26 August 2015 Volume :3 Issue :39

UKZN Masters Student Receives WWF Prince Bernhard Conservation Scholarship

UKZN Masters Student Receives WWF Prince Bernhard Conservation Scholarship
Masters student Ms Kholosa Magudu at work in the field.

UKZN Masters student Ms Kholosa Magudu was recently awarded the prestigious World Wildlife Fund’s Prince Bernhard Scholarship for Nature Conservation, one of only two South Africans to have received the international honour.

Magudu, currently working as a water health scientist with the Dusi uMngeni Conservation Trust (DUCT), was encouraged to apply for the scholarship earlier this year by colleagues. She says she was surprised when chosen because of the sheer number of applications the WWF receives every year from all over the world.

The scholarships are intended to support individuals from developing countries in the pursuit of formal studies or professional training in conservation. Since the award’s inception in 1991, over 330 scholarships have been awarded to individuals from more than 60 countries. In addition to covering part of Magudu’s masters’ tuition, the scholarship will enable her to attend conservation conferences.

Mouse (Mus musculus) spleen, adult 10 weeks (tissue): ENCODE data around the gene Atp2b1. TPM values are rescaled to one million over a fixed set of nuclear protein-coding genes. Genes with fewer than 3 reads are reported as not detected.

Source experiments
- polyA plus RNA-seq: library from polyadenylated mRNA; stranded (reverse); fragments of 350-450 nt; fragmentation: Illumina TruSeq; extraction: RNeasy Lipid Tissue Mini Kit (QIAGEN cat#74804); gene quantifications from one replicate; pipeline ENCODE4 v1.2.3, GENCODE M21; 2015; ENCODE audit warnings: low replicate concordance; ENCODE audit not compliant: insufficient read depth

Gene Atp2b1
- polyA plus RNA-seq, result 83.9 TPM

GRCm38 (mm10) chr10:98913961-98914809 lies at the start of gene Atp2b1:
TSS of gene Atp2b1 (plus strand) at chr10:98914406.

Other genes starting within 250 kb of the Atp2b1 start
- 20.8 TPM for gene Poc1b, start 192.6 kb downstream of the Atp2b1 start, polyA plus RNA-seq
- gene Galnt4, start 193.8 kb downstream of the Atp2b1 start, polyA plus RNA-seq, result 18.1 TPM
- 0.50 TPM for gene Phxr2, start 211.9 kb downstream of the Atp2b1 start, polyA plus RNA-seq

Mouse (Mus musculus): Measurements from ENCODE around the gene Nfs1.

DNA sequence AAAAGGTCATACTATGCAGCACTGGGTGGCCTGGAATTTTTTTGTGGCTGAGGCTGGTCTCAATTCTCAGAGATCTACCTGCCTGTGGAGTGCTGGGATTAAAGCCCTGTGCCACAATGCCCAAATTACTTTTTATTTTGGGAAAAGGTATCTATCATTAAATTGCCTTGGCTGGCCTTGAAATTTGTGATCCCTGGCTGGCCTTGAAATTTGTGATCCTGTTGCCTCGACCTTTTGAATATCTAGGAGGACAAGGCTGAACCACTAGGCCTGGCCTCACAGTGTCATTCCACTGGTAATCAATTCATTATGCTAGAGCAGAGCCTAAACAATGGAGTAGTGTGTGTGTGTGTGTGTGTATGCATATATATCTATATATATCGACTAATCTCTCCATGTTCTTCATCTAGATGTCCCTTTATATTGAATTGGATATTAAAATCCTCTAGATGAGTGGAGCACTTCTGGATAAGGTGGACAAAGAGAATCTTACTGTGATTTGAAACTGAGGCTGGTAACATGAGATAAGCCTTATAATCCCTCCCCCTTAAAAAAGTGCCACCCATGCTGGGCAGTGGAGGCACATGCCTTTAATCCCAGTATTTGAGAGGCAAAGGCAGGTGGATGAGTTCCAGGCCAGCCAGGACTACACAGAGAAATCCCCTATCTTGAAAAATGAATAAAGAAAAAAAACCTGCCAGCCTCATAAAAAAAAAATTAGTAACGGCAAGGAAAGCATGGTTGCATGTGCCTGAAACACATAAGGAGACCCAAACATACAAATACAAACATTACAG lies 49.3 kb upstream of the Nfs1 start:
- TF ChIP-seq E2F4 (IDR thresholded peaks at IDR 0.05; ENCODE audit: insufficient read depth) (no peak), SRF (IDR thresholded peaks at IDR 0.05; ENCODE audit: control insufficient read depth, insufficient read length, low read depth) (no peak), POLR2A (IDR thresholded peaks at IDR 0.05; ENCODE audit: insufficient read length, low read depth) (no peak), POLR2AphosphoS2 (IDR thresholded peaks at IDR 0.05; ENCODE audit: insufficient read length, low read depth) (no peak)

‘Winning this award is a huge achievement for me because it means my work is recognised at international level,’ said Magudu.

Her masters’ research in Environmental Sciences is on the topic: “The Role of Naturally Functioning Ecosystems in Improving In-Stream Water Quality in Urban Areas”. According to Magudu, her project highlights the important role that naturally functioning riparian habitats play in cleaning water, and provides evidence-based results for restoring degraded rivers in urban areas.

Magudu, who is from Matatiele in the Eastern Cape, completed a BSc in Environmental Sciences with Honours in Ecological Sciences at UKZN in Pietermaritzburg. She credits her Honours supervisor Professor Colleen Downs with being a source of inspiration and support during her studies.

Her master’s research is being supervised by Professor Mathieu Rouget of the School of Agricultural, Earth and Environmental Sciences, who Magudu says has done a sterling job with academic guidance, creating more opportunities and offering financial and moral support when it’s most needed. Her co-supervisor is Dr Mark Graham of GroundTruth.

An internship with DUCT fuelled Magudu’s passion for aquatic ecology and freshwater science, inspiring her to pursue postgraduate studies in this area. She hopes that her study, which is being conducted for use by the eThekwini Municipality, will contribute to decision-making and inform riparian ecosystem management practices and the restoration of riparian ecosystems in urban areas.

After she completes her masters, Magudu plans to continue with her research to PhD level, especially so that she can produce more in-depth work on water health to inform policy and practice.

Christine Cuénod

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